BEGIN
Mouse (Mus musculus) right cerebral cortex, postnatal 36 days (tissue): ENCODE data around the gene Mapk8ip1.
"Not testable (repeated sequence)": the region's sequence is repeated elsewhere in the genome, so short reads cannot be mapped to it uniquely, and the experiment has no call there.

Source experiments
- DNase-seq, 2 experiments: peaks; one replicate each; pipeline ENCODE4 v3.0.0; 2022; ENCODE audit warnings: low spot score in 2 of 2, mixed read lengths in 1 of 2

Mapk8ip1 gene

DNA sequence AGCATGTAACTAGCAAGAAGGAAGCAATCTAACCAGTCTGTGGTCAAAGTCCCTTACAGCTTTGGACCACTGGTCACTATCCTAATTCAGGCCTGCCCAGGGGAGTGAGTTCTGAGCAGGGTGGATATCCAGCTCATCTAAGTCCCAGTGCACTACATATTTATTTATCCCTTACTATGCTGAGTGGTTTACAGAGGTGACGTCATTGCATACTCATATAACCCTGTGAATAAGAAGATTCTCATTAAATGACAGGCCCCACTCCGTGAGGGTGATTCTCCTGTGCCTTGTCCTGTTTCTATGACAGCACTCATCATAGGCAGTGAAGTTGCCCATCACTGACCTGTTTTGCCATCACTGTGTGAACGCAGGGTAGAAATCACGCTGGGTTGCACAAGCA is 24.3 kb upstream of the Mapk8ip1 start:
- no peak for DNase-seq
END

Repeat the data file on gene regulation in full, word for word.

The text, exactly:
Mouse (Mus musculus) right cerebral cortex, postnatal 36 days (tissue): ENCODE data around the gene Mapk8ip1.
"Not testable (repeated sequence)": the region's sequence is repeated elsewhere in the genome, so short reads cannot be mapped to it uniquely, and the experiment has no call there.

Source experiments
- DNase-seq, 2 experiments: peaks; one replicate each; pipeline ENCODE4 v3.0.0; 2022; ENCODE audit warnings: low spot score in 2 of 2, mixed read lengths in 1 of 2

Mapk8ip1 gene

DNA sequence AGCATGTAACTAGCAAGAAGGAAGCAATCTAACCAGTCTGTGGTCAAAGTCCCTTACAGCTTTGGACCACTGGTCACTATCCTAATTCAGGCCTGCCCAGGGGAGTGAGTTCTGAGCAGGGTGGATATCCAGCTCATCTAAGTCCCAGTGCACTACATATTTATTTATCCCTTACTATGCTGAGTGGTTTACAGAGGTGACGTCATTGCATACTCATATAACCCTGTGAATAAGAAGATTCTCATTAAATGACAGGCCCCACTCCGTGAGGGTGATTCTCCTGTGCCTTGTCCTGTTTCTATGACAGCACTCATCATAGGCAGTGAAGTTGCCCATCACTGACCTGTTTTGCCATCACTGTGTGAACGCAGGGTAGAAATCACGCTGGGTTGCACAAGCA is 24.3 kb upstream of the Mapk8ip1 start:
- no peak for DNase-seq